The Government will in the current financial year spend 200 million shillings to procure Aflasafe chemical for plants.
The Aflasafe chemical will be able to address the spread of aflatoxin in food crops which pose grave health risks to both humans and animals even at very low concentrations
Agriculture Cabinet Secretary Mwangi Kiunjuri confirmed that government will use the Ksh 200 million, out of the 2 billion budget line, as a subsidy fund set aside to distribute aflasafe to small scale farmers in the country.
The CS who was speaking when opening up the 130 million shillings state of the art factory at Katumani in Machakos County to produce Aflasafe KE01 said the government will also intensify campaigns to farmers to induct them how to use aflasafe so that they can produce safe food.
Kiunjuri explained that government focus is geared towards promoting production of safe food in order to contribute to reduction of major diseases facing Kenyans.
“Contamination and production of aflatoxins makes production of crops such as maize and groundnuts unsuitable for use as food and also feed,” he said adding that now there is a sure way of ensuring food that is being produced in the country is safe.
The CS said that National Government will partner with counties and other value chain players to ensure farmers access the chemical at an affordable price.
“We shall try to subsidize especially for the 10 hotspot counties who require about Sh 2.5 billion, and if today we agree with counties and set aside money on 50/50 basis on both sides as a way of partnership we can fully sensitize and support farmers,” Kiunjuri said.
Some of the major hotspots include Makueni, Machakos, Kitui, Kilifi, Kwale, Meru, Embu and Tharaka Nithi.
He also confirmed that during the distribution of fertilizer, this time round farmers will also be supplied with lime to help in reducing high acidity levels in soils.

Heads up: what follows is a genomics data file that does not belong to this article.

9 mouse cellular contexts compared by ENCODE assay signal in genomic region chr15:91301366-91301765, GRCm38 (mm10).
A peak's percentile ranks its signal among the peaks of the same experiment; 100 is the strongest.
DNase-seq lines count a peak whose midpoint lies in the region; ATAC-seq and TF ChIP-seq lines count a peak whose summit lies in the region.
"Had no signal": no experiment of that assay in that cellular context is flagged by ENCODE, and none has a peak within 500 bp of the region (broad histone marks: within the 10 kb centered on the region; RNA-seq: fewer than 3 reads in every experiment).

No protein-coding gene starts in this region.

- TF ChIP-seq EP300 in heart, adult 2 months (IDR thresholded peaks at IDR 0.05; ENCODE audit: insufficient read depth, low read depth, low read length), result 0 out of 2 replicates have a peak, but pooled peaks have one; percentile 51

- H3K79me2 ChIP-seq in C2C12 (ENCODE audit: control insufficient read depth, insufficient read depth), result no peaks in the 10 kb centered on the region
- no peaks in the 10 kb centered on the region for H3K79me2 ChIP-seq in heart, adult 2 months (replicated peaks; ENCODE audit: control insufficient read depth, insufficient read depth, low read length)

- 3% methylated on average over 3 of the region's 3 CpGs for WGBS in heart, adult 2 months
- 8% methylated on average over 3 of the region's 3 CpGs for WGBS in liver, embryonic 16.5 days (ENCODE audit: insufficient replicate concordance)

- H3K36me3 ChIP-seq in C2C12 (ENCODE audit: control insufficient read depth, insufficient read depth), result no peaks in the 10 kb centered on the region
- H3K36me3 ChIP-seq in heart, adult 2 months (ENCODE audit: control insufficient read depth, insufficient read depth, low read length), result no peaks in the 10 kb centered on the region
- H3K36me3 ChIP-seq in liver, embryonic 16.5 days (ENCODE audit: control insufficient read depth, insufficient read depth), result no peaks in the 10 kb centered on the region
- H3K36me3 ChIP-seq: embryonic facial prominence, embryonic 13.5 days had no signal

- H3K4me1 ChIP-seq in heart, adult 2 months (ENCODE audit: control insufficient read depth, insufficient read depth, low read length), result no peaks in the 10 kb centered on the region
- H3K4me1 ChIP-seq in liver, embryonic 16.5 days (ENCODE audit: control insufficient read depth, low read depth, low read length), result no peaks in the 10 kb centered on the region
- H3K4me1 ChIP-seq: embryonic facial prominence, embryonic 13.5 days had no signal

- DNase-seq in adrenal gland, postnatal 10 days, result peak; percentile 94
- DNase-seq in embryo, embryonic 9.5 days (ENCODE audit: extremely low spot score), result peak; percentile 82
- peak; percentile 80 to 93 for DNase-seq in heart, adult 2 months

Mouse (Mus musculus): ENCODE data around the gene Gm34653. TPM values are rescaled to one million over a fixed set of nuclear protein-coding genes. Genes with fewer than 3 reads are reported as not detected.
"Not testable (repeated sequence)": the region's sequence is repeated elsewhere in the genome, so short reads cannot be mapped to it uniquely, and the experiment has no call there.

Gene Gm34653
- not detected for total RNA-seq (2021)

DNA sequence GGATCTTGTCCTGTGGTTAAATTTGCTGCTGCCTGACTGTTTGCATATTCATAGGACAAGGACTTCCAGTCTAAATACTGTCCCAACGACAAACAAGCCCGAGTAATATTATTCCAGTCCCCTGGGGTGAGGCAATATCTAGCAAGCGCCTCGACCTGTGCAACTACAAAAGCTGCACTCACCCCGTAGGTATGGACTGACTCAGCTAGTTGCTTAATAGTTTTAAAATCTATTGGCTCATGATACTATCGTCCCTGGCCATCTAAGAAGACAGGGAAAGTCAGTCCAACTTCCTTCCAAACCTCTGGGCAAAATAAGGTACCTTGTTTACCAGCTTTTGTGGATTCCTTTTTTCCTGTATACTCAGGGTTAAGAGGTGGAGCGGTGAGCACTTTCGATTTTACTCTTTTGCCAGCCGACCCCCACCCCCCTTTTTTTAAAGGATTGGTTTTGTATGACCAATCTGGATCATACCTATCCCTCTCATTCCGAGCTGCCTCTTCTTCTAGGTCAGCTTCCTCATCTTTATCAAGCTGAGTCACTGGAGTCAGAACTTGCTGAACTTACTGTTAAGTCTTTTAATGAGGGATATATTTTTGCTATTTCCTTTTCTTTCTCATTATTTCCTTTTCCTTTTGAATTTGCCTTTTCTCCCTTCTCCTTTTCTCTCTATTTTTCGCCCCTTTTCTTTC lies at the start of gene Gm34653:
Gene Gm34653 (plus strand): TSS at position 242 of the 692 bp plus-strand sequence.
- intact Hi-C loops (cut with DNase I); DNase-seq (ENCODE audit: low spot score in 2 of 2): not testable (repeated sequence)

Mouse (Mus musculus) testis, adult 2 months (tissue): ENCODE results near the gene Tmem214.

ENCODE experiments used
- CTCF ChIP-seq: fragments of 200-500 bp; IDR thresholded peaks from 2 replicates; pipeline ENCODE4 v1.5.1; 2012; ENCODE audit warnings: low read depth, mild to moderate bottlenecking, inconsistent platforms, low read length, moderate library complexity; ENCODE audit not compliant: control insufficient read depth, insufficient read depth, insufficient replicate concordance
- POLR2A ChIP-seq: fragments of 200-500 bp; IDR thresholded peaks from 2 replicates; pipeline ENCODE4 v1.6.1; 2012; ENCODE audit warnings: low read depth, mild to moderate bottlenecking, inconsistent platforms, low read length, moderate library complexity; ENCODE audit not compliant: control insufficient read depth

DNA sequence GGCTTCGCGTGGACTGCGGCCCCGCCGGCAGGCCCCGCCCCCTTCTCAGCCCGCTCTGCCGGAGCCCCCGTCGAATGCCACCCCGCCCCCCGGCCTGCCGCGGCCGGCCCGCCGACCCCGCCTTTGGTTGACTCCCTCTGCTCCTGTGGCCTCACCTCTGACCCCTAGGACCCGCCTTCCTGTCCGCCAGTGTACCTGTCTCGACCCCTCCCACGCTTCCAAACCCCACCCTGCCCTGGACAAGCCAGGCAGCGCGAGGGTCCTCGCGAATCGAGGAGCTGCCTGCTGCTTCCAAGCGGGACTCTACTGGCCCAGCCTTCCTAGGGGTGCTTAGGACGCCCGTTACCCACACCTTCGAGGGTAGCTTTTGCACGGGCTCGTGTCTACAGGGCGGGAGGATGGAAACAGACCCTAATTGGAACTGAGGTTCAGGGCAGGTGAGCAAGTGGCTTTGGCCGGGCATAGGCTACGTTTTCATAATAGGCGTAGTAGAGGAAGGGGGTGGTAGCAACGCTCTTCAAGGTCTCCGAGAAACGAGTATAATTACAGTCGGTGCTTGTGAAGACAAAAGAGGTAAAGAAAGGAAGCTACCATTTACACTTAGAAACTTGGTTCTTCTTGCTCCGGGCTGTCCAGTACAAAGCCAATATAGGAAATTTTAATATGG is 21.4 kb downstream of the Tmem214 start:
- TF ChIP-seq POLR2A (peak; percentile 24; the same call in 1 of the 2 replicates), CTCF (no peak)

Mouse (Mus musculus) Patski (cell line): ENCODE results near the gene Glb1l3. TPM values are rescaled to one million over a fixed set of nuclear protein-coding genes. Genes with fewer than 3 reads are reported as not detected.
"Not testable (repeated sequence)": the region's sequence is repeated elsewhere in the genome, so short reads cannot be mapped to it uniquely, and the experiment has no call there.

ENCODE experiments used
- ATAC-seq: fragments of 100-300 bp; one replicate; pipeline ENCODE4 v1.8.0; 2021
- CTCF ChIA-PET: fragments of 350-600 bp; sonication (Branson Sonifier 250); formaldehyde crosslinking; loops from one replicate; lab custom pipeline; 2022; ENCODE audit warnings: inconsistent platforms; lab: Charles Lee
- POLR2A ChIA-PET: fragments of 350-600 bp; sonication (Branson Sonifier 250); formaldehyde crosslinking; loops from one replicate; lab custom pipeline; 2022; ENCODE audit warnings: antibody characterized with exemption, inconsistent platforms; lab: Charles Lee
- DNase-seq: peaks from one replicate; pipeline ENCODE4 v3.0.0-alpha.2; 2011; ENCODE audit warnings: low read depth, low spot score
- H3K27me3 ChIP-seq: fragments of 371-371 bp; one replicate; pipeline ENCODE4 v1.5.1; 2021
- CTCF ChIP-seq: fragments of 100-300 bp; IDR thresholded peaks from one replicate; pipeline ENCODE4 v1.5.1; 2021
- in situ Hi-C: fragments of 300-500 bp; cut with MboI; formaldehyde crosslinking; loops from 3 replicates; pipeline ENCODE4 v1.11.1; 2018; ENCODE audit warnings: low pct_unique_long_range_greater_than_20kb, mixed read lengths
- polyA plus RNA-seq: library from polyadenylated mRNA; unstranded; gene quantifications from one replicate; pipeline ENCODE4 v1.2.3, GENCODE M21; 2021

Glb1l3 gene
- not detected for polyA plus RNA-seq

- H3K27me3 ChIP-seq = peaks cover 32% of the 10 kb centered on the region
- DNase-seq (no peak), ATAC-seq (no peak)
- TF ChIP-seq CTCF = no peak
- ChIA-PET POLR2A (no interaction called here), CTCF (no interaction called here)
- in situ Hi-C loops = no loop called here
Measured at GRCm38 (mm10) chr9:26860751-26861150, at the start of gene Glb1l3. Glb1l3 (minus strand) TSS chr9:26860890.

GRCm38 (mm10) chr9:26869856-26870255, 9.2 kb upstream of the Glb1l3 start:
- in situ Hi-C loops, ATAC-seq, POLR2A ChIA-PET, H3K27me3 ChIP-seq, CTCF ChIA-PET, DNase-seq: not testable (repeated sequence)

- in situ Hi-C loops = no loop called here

“The supply of aflasafe will be piloted in five counties mainly the hotspots and the same will be extended to coffee growing regions,” Kiunjuri said.
Currently, the chemical factory price stands at Sh135 per kilogramme and Sh 200 at the agro-dealers and contracted distributors. Farmers, Kiunjuri said are required to apply 4-kgs for one acre.
The facility was established in 2015 by Kenya Agricultural and Livestock Research Organization (KARLO) in conjunction with the International Institute of Tropical Agriculture (IITA), an award winning international research for development organization.
Researchers from the two organizations stated that more than 70 percent of Kenyans are chronically exposed to aflatoxin raising fears of increase in their health bill and food insecurity.
Kiunjuri observed that owing to farmers not being able to observe good farming techniques, low soil tests and lack of pesticides has led to high presence of aflatoxins in food crops raising fears of food insecurity and human diseases mainly cancer.
Aflatoxin is highly prevalent in the country, contaminating up to 65 percent of the country’s maize and groundnut crops. In 2010, the CS noted over 2.3 million bags of maize were condemned and destroyed because of high aflatoxin contamination levels, costing the government more than Sh 6.9 billion.
Currently, KALRO director General Eliud Kireger confirmed the facility has currently 120 tonnes of Aflasafe products in stores and the KARLO is working out logistics to have it distributed to farmers.
The facility the second in Africa after Nigeria is also developing Aflasafe for the other East African countries.
Patrick Wilson, Deputy Mission Director for United States Agency for International Development (USAID) Kenya and East Africa, said the establishment of the factory is the culmination of many years of hard work and partnership with key value chain players.
“Contamination and production of aflatoxins is a global phenomenon but its presence level depend on strategies value chain players are fast tracking to tame them,” said Wilson.
Over the years Wilson confirmed that his organization has invested in Ksh850 million which includes Sh 450 million for the factory to fight aflatoxin in the Country.
In addition to consistently using aflasafe, Wilson emphasized on the need for millers to practice good post-harvest handing, sound storage facilities and install efficient processing machines.
“This facility is a first of its kind in East Africa demonstrates how Kenya now has the opportunity lead the region. Tanzania, Malawi, Rwanda and Ethiopia have taken note and moving towards aflasafe production in their countries in partnership with the private sector,” Wilson said.
In Kenya, maize is recognized as a key contributor to food security, serving the staple food needs of more than 90 percent of the population. With a national production of 40 million bags and a consumption of 52 million bags, the country perpetually experiences a maize deficit.
The government aims at increasing this production from the current 40 million to 67 million bags by 2022. However, to do this challenges such as aflatoxin contamination need to be addressed.